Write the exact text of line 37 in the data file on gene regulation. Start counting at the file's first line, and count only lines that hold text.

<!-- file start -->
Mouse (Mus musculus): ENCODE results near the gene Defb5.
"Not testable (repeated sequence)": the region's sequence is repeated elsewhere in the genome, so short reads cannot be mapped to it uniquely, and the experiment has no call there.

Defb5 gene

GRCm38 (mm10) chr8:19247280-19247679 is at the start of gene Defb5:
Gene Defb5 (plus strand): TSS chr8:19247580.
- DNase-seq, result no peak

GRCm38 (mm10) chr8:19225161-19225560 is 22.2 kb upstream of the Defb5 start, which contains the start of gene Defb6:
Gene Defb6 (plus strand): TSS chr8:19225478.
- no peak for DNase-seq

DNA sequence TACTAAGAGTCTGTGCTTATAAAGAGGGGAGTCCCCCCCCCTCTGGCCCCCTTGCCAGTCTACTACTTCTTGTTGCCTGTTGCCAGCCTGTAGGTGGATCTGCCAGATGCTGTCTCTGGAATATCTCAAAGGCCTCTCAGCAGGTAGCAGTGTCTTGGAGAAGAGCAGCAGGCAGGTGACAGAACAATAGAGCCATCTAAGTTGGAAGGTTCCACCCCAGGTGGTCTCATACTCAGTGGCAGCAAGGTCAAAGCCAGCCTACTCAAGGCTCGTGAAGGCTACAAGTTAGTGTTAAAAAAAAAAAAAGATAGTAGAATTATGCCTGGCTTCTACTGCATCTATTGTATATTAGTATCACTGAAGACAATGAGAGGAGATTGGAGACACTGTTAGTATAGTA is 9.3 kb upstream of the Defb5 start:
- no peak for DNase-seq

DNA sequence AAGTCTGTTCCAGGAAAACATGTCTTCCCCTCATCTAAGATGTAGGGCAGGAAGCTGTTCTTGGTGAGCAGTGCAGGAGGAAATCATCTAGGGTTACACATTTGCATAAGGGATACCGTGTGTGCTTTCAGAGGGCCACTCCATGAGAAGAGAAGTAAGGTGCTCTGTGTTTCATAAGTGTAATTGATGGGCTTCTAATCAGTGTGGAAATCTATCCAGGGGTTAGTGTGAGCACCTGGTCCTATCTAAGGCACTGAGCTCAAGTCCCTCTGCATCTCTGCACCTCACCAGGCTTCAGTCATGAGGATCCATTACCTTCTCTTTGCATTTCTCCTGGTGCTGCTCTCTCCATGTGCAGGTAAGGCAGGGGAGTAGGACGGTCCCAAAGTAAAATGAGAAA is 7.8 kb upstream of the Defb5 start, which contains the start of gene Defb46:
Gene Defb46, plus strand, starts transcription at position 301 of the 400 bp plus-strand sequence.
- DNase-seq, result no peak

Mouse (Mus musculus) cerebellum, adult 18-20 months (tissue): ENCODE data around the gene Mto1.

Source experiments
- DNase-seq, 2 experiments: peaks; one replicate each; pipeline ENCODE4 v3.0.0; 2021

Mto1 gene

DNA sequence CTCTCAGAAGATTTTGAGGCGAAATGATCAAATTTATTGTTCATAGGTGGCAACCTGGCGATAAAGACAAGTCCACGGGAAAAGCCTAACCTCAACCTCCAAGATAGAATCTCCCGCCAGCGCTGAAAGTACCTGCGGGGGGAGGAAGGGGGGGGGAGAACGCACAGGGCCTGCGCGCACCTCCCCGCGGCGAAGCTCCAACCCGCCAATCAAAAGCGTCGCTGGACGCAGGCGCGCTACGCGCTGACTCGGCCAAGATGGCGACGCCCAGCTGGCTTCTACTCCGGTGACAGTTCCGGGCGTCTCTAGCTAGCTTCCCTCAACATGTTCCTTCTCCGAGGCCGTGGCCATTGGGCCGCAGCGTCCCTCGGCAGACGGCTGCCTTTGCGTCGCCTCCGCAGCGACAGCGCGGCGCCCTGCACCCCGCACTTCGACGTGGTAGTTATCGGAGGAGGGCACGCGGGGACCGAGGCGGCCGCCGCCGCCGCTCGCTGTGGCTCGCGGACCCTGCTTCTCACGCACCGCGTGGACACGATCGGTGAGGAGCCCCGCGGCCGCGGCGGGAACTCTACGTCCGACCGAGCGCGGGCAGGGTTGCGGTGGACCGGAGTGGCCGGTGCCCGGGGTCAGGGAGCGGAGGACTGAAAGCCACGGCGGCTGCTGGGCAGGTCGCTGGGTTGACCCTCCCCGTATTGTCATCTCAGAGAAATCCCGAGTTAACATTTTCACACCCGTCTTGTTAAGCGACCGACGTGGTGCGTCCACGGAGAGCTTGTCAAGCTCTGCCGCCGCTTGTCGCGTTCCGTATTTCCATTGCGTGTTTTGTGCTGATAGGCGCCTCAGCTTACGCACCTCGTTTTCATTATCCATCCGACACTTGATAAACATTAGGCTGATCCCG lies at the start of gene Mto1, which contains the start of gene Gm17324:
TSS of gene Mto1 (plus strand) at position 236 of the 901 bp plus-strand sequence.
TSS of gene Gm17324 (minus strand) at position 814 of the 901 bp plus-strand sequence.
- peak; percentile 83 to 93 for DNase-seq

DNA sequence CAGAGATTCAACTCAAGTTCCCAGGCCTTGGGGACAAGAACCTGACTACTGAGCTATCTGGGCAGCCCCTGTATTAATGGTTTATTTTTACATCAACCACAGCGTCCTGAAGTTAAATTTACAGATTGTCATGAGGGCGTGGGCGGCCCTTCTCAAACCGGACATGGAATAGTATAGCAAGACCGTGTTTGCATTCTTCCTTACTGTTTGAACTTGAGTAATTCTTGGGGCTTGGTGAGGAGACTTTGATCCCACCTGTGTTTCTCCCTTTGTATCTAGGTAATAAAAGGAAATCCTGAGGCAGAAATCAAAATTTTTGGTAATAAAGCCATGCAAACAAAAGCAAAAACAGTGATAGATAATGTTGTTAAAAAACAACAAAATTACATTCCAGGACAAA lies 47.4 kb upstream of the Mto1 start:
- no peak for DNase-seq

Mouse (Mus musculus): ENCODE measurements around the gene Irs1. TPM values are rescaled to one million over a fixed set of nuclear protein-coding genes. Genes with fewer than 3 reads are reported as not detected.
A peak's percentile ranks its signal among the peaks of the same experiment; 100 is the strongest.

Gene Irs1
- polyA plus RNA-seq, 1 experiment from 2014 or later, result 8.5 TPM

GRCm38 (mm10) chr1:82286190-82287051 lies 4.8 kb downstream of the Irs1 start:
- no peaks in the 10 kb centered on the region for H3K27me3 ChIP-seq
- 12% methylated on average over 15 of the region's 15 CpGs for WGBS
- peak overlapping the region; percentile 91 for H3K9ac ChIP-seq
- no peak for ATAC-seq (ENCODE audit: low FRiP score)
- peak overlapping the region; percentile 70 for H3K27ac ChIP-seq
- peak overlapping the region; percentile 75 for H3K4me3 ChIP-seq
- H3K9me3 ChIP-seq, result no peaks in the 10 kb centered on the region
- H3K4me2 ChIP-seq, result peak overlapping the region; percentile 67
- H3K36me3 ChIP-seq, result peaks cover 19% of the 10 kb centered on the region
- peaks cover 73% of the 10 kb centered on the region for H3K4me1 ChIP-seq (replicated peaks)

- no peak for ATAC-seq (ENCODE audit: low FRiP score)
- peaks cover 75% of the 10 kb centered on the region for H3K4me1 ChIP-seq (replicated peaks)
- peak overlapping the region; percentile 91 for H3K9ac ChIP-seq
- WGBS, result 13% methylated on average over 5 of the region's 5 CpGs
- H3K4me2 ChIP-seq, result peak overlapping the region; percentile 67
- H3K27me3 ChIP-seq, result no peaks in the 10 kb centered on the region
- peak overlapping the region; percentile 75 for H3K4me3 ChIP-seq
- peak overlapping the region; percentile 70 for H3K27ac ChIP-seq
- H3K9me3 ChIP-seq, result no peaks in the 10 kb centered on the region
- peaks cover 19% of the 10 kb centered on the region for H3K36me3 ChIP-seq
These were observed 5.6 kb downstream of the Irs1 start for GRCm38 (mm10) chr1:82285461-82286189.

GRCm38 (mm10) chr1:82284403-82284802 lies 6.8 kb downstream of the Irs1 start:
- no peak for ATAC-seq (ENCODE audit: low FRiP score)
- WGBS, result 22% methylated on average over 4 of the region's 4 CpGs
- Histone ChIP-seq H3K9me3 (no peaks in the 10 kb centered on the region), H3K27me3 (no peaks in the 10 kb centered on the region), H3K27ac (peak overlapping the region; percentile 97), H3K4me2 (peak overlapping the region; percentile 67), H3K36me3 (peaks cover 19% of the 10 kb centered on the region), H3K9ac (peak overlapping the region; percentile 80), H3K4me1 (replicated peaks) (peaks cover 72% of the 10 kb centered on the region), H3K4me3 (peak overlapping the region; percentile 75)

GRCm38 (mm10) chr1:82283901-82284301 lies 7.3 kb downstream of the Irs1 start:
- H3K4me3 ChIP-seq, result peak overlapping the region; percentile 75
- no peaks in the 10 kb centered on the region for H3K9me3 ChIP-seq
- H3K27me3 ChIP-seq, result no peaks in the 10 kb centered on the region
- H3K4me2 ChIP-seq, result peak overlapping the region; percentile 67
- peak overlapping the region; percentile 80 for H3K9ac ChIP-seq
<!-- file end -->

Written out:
- H3K4me2 ChIP-seq, result peak overlapping the region; percentile 67